God is a deliverer.

God is a deliverer.

2 Kings 3

After the death of King Ahab, Mesha king of Moab decided to rebel against Israel. So Jehoram (the new king of Israel), Jehoshaphat (king of Judah), and the king of Edom set out to attack Moab and put down the rebellion. On the way to battle, they ran into quite a problem: "After a roundabout march of seven days, the army had no more water for themselves or for the animals with them." (vs 9)

Ruined {ex10:7}

Photo © Unsplash/Thu Trang Nguyen Tran

Photo © Unsplash/Thu Trang Nguyen Tran

The question Egypt's officials
put to their king
haunts me

How was he so blind
or so stubborn
or so arrogant
that he didn't see how
everything he loved
was slowly crumbling around him

Or did he see

Maybe the problem wasn't
that he didn't know
but that he did

Maybe the problem wasn't
that he thought he wasn't ruined
but knew he was
and thought there was
still a chance

still a way
he could fix it

One more opportunity
one more try
one more day
to start over
to redouble his efforts
to get it right

Maybe the problem wasn't that Pharaoh
didn't know Egypt was ruined
but that he still believed
he could repair the damage

But there is only
One
who can restore

There is only
One
who can rebuild

There is only
One
who can recover
all that has been lost

and it’s not us—

To be ruined
is not the problem

The problem is
we no more want to obey
than Pharaoh did
those two little words
God spoke:

Let. Go.

 

God brings life to dead places.

God brings life to dead places.

2 Kings 2

God is life. No matter how barren a place, no matter how dead, His Spirit can bring new life. At least, that’s what we see happening in this chapter of 2 Kings: "The people of [Jericho] said to Elisha, 'Look, our lord, this town is well situated, as you can see, but the water is bad and the land is unproductive.' 'Bring me a new bowl,' he said, 'and put salt in it.' So they brought it to him. Then he went out to the spring and threw the salt into it, saying, 'This is what the Lord says: "I have healed this water. Never again will it cause death or make the land unproductive."' And the water has remained pure to this day, according to the word Elisha had spoken." (vs 19-22)

God provides answers to unasked questions.

God provides answers to unasked questions.

2 Kings 1

After the showdown between God and Baal on the top of Mount Carmel, it’s hard to imagine how there could have been anybody left in Israel who still believed in false gods. However, truth is usually stranger than fiction! So, when Ahab’s son Ahaziah wanted to know if his health condition was going to get better, he sent a coalition to talk to Baal: "Now Ahaziah had fallen through the lattice of his upper room in Samaria and injured himself. So he sent messengers, saying to them, 'Go and consult Baal-Zebub, the god of Ekron, to see if I will recover from this injury.'" (vs 2)

God isn't always in favor of agreement.

God isn't always in favor of agreement.

1 Kings 22

This has to be another one of my all-time favorite chapters in the Bible. Who has ever heard of the prophet Micaiah? But why isn’t he upheld more often as an Old Testament Bible hero? Micaiah: the prophet with a hot mouth. I love him. And one of the things I love most about him is that he wasn’t just willing to go with the crowd. He was determined to do what he believed was right—even if it went against the grain.

God knows what is needed.

God knows what is needed.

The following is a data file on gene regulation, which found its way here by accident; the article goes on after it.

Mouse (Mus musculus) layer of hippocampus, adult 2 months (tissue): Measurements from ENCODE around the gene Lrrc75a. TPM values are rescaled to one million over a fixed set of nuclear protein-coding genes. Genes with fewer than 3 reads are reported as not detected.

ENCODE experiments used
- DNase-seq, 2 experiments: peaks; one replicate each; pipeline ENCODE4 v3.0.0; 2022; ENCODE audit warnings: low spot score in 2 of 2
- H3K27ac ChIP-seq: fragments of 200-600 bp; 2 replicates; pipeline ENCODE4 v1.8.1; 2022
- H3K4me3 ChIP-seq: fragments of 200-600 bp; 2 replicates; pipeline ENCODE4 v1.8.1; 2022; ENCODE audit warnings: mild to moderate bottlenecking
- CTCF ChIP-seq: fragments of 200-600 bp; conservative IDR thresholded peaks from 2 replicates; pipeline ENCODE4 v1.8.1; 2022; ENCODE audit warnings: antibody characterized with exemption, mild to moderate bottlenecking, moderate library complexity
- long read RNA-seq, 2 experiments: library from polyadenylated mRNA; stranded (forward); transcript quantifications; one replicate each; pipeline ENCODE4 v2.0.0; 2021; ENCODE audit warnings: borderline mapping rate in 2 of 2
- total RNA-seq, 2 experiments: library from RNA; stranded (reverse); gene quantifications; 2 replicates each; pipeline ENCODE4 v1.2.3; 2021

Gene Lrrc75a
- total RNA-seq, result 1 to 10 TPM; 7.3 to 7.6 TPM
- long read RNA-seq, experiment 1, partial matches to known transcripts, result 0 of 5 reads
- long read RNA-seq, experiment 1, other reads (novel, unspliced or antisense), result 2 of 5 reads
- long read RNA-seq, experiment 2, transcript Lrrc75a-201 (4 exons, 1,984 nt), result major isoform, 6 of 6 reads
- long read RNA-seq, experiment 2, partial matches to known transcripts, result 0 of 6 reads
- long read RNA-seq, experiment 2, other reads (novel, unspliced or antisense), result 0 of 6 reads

1 Kings 21

This chapter appalled me. More than once! I know I’ve read this chapter before, but it obviously didn’t make a lasting impression then. Today, it was as if I had read it for the first time. At first, I was appalled by Jezebel. She seemed to have absolutely NO problem forging her husband’s name and enlisting the help of false witnesses in order to engineer the death of an innocent man. Just when you thought you’d seen the depths of evil in Israel, that was a nasty surprise.

God doesn't easily give up.

God doesn't easily give up.

1 Kings 20

Ahab has to be the most wicked king in Israel’s history. So that’s why I found it interesting that, in this chapter, God is still trying to get through to him. I mean, if I didn’t know that God was a total genius, there could be times when I might think that He was a little thick. But I just don’t think He can help Himself. When He sees an opening, He takes it.

God wants us to go all in.

God wants us to go all in.

1 Kings 19

For those of you who may not be fans of poker, there frequently comes a point when a player will go "all in." That means that he will bet everything he has left because he believes he has the best hand at the table. Everything is on the line. If he has the best hand, he may be in a position to win the whole game. But if he doesn’t have the best hand, he could lose everything.

All Hail {ex9:23}

Photo © Brian Gary

Photo © Brian Gary

A monstrous storm of hail
fell
such as Egypt had never seen before
and hasn’t seen since.

It smashed trees.
It smashed crops.
It smashed people and flocks.
It smashed everything it touched.

But the one thing it didn’t smash
was Pharaoh's implacable heart,
that dense little rock
beating in his chest.

God could undo Egypt,
but He couldn’t undo the king.

All hail the power
we’ve been given
to fortify or destroy
our own personal dynasties.

 

God is pure awesomeness.

God is pure awesomeness.

1 Kings 18

At the risk of sounding like a bad flashback from the 80s or 90s, I couldn’t pass this up as the title of today’s blog. This has got to be one of my all-time favorite chapters in the Bible. It seems like I’ve been hearing this story ever since I was a little girl, and it never ceases to amaze me. So, this was a great excuse to sit back and just marvel at God.